Juan Diego dutifully collected the flowers in his cloak, or tilma, which he then presented to the bishop. The image of Mary, depicted as an Aztec princess, remains embedded to this day on the tilma, which can still be seen today in a basilica in Mexico City. It remains—almost five hundred years removed from its creation, in a climate that should have ravaged the fabric, and in spite of an attempt by an anti-Catholic secularist to destroy it with a bomb in 1921.

Or consider Lourdes, where Mary appeared to the French peasant girl Bernadette Soubirous eighteen times in 1858. Mary instructed Bernadette to dig in an obscure grotto, which uncovered a spring which to date has healed at least seventy people. Despite early resistance from local Church officials, Bernadette persevered in visiting the site, and soon curious pilgrims began to arrive. The peasant girl had no desire to become a spectacle, and soon thereafter retreated into relative obscurity, joining a religious order, the Sisters of Charity. The miracles continued.

Finally, there is Fatima, where Mary appeared to three Portuguese peasant children in 1916 and 1917, encouraging them to pray the rosary and engage in eucharistic devotion. Yet again, relatives and neighbors were incredulous. But in time, thousands of pilgrims who learned of miracles flocked to Fatima. In response, a provincial official had the children—Lúcia dos Santos and her cousins Francisco and Jacinta Marto—imprisoned and interrogated. The children refused to recant their story. Then, on October 29, following a promise by the Marian apparition of a miracle, the sun appeared to dance and emitted radiant colors before a crowd of at least 30,000 people, in what has become called the “Miracle of the Sun.”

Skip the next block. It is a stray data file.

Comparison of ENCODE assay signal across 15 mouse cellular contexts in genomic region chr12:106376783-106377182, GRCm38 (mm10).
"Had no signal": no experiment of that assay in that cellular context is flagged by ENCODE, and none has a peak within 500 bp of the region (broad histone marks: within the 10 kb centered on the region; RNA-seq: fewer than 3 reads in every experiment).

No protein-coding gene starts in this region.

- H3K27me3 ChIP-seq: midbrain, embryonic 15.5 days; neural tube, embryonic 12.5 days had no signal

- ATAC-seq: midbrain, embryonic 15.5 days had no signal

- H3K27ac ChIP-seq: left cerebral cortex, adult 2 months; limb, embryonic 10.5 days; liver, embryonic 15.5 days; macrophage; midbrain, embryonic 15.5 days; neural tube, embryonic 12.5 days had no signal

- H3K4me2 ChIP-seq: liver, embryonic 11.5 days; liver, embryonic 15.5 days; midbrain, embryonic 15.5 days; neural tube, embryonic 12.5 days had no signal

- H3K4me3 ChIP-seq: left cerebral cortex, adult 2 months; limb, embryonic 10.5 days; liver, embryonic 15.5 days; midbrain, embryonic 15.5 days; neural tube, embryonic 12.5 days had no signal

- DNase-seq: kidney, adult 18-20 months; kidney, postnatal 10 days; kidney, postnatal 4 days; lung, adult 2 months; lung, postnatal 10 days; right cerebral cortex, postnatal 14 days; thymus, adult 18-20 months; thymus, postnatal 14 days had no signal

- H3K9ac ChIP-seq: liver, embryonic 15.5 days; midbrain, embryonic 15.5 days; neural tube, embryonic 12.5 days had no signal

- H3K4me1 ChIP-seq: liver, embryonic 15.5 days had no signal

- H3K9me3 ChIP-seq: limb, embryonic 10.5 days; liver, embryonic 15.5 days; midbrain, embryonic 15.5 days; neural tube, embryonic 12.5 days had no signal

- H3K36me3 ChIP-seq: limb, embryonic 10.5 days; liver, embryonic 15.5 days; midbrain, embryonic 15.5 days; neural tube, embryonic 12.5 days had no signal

What unites these three stories, among other things, is eyewitness testimony, conversion of hearts, and miracles confirming someone’s religious authority, in this case that of Mary and the Church. This, if you think about it, sounds quite a bit like the miracles performed by Christ and his apostles in the New Testament. Indeed, in John 10:37-38, we read Christ saying,

If I am not doing the works of my Father, then do not believe me; but if I do them, even though you do not believe me, believe the works, that you may know and understand that the Father is in me and I am in the Father.

In other words, even if you don’t believe Jesus because of his teaching, you should believe because of the miracles he performed. In a sense, that’s what we, almost two thousand years removed from Christ’s earthly ministry, do: we believe, because of eyewitness testimony, that Christ did indeed do miraculous things, including, most incredibly, rising from the dead.

That, in turn, provokes a question: if Jesus himself says we should believe in him because of his miracles, shouldn’t we believe in those claiming to represent Christ if their words are attended by miracles? Juan Diego, Bernadette Soubirous, and the Fatima children all claimed they saw Mary. Their claims were confirmed by miracles of which there is abundant evidence, a veritable motive of credibility. So, it’s fair to ask, why don’t Protestants believe in them?